Saturday, April 30, 2011

Between Peaks

We drove up Sentinel Peak last night before sunset and climbed almost to the top. Tucson's downtown lies to the east and the Santa Catalina Mountains loom beyond. Two bright lines of lights -- red taillights and white headlights -- scribed the north-south route to the Mexican border.

The distinctive jags of Picacho Peak are distant in the center of this photo. From Sentinel Hill to Picacho Peak is about 38 miles as the crow flies. There have been two days of high winds and the dust in the atmosphere helps create the soft peach and pink glow of the sunset.

Copyright 2011
Wanda Hayes Eichler

Friday, April 29, 2011

ATC: The House and The Sun

The hot sun is central to the day in the desert. Today's image is of a house (la casa) and the sun (el sol).

The image began as a simple black outline rubber stamp ("Scenic Villa" by Stampendous). I added a resident saguaro cactus and then used Tombow markers to bring green grays, red, orange, and some turquoise to the desert image. Using Photoshop, I altered the color and added a spatter effect.

Think eighty degrees in the shade as you look at this image.

ATC Copyright 2011
Wanda Hayes Eichler

Thursday, April 28, 2011

Shrek Ears

The flower buds on a saguaro look like Shrek's ears. Strange structures, the buds appear as quarter sized swellings that grow into a knob that resembles a button headed horn or, if you watch Shrek movies, like Shrek's ears.

Since saguaros are tall members of the cactus family, it's cool to take a digital camera with a zoom lens and capture an image like this. Without the zoom, you'd need a stepladder or boom truck to take this photo!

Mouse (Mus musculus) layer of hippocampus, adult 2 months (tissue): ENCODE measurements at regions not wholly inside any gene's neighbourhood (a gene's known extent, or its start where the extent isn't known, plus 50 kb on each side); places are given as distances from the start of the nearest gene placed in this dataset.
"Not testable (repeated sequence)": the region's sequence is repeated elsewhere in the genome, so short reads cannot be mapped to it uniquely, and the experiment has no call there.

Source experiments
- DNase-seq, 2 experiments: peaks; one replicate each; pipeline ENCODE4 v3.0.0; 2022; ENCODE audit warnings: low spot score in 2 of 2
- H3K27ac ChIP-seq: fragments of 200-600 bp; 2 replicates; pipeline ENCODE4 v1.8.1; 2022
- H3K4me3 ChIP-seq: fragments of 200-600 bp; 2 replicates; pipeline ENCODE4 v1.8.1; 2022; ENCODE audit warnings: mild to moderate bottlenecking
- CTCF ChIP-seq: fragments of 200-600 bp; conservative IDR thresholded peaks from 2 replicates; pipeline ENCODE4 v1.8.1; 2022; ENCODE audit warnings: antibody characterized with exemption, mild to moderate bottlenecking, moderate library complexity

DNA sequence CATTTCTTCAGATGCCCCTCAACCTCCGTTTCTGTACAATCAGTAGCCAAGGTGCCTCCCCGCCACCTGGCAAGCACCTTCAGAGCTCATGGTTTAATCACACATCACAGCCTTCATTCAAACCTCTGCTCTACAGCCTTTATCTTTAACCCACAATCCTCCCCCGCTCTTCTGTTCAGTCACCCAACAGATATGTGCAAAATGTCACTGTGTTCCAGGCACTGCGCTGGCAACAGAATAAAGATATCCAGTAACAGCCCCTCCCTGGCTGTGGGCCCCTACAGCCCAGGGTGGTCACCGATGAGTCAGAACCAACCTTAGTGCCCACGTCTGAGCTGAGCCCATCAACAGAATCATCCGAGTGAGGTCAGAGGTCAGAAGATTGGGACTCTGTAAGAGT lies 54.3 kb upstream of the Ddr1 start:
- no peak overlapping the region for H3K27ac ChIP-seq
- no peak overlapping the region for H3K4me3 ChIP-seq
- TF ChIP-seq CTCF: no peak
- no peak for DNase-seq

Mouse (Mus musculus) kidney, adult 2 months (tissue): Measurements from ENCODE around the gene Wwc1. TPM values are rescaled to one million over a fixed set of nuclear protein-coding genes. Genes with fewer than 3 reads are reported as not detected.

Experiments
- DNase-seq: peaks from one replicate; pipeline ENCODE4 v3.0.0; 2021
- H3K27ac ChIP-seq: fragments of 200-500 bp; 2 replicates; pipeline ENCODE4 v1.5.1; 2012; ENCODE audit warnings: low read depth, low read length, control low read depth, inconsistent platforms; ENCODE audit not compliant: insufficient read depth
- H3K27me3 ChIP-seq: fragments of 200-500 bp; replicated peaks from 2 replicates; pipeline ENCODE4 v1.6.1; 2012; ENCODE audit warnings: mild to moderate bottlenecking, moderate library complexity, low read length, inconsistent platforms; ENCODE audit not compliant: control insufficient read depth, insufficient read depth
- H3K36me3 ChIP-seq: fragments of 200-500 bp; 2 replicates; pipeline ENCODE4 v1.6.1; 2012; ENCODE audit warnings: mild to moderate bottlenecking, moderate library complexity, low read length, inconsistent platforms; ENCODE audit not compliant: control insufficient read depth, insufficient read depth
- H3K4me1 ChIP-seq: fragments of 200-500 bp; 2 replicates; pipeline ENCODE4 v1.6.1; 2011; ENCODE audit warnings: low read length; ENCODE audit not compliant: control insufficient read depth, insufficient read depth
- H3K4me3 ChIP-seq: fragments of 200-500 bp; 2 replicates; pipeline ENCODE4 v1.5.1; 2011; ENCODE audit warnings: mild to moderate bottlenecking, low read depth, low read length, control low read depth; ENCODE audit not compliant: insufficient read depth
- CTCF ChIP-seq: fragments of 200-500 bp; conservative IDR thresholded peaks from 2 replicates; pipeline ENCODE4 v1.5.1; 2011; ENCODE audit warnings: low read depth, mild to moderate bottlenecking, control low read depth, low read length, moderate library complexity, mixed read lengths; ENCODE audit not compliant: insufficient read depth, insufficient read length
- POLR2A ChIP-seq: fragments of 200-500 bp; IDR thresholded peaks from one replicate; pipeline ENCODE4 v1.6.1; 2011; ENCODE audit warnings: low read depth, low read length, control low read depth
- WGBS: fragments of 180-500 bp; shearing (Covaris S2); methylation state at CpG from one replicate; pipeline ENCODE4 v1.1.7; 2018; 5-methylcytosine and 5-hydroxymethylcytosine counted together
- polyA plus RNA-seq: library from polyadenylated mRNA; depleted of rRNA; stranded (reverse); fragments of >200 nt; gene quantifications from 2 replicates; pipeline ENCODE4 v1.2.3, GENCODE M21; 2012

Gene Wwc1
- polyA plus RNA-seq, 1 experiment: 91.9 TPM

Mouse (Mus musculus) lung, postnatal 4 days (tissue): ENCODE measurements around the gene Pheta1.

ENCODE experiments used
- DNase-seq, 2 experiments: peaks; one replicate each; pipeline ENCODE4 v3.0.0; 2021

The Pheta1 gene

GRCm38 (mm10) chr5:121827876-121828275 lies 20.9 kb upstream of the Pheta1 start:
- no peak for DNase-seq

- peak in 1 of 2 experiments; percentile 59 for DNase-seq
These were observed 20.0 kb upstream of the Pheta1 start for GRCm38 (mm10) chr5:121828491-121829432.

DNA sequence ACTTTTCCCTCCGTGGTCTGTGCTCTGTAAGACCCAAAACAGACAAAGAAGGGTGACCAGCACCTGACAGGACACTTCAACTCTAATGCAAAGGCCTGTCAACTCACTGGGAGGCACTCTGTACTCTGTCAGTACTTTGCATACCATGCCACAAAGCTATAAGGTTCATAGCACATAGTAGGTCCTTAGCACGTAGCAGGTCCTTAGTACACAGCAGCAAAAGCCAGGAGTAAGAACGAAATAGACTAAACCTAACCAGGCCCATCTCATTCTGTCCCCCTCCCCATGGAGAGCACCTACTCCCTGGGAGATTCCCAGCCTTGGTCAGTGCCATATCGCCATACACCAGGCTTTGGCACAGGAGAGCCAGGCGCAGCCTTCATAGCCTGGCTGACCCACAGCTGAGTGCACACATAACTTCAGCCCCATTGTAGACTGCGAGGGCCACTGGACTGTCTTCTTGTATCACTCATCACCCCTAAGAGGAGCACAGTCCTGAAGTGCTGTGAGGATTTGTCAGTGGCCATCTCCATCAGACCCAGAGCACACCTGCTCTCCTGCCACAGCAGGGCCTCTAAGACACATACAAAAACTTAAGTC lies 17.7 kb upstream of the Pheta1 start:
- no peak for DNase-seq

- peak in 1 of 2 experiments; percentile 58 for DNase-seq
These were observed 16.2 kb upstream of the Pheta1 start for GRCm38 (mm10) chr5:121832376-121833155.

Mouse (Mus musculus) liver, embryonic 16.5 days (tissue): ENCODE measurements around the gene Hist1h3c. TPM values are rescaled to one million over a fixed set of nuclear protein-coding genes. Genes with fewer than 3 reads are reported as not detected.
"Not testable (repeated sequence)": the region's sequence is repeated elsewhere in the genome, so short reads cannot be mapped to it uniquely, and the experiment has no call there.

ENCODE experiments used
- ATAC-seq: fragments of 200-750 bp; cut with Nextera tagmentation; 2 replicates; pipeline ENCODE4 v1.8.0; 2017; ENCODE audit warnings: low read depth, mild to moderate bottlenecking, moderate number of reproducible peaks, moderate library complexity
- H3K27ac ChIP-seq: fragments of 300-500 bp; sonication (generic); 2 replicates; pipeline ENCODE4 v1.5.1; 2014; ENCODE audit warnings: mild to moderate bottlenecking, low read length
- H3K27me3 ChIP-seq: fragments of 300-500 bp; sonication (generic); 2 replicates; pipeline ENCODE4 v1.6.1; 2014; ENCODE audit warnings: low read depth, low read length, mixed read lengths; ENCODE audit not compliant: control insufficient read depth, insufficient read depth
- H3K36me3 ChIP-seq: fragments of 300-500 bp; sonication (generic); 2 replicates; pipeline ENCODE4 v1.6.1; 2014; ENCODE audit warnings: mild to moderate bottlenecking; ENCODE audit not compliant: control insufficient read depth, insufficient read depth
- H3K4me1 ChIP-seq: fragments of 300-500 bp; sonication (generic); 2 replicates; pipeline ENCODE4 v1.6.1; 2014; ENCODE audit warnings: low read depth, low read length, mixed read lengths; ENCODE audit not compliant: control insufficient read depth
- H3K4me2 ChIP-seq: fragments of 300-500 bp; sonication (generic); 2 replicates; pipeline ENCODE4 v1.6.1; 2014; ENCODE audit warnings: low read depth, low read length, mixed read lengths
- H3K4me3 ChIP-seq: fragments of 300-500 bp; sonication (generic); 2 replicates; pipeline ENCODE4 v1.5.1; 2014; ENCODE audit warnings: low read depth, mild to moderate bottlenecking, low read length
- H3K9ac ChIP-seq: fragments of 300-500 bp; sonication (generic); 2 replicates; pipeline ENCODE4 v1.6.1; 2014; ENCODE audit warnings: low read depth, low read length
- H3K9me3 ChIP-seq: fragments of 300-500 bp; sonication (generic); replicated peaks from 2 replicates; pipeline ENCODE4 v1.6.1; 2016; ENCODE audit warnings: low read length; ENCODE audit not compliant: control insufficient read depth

Copyright 2011
Wanda Hayes Eichler

Wednesday, April 27, 2011

Low Water 2003

The Lake Huron shoreline looks pretty low this spring. However, here's a view from Cedar Bluff on April 27, 2003 that shows White Rock Shoal as almost dry bottom land. The initial seawall at the base of the bluff had been installed in 2000. It was put in place because the water had been lapping at the base of the bluff in the  1990's.

A photo like this almost makes one think that some giant creature pulled the plug on the Great Lakes.Where does the water go? As sophisticated and technologically savvy as geology,  meteorology, and other sciences are, no one has a definitive answer.

Copyright 2011
Wanda Hayes Eichler

Tuesday, April 26, 2011

Desert Harmony

The classic combination of red and green sing a soft melody in this desert composition. The gray green of a large saguaro provides the background score. An ocotillo's red orange vibrancy punctuates the main theme. Then come the staccato notes of leaves shaped like little rabbit ears and colored with spring greens.

Such pleasure there is in the harmony of desert colors.

Copyright 2011
Wanda Hayes Eichler

Monday, April 25, 2011

Take Me Out To The Ball Game

Here are Finn and Max Clark, the grandboys, perched on a big tiger paw. Comerica Park's big tigers are a draw for little kids and big kids alike. Max and Finny had their picture taken with one of the big tigers last July when we all went to a Tiger game in downtown Detroit.

Now that the Tigers are above water (.545 as of today) it's time to be singing "take me out to the ball game." Actually, at our house, we sing that tune whether or not the Tigers are winning. 

Sunday, April 24, 2011

Easter 2011

Never let anything
so fill you with sorrow
as to make you forget
the joy of
Christ risen.